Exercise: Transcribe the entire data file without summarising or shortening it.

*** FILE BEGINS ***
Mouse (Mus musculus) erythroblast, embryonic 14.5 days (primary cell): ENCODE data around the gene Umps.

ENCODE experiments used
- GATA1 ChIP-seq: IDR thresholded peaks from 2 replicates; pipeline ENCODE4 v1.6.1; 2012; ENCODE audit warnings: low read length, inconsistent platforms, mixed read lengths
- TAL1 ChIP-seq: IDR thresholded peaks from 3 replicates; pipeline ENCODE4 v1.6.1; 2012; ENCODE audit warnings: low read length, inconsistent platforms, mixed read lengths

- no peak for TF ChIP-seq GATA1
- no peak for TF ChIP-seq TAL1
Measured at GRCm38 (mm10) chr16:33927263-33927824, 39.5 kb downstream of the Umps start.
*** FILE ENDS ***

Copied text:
Mouse (Mus musculus) erythroblast, embryonic 14.5 days (primary cell): ENCODE data around the gene Umps.

ENCODE experiments used
- GATA1 ChIP-seq: IDR thresholded peaks from 2 replicates; pipeline ENCODE4 v1.6.1; 2012; ENCODE audit warnings: low read length, inconsistent platforms, mixed read lengths
- TAL1 ChIP-seq: IDR thresholded peaks from 3 replicates; pipeline ENCODE4 v1.6.1; 2012; ENCODE audit warnings: low read length, inconsistent platforms, mixed read lengths

- no peak for TF ChIP-seq GATA1
- no peak for TF ChIP-seq TAL1
Measured at GRCm38 (mm10) chr16:33927263-33927824, 39.5 kb downstream of the Umps start.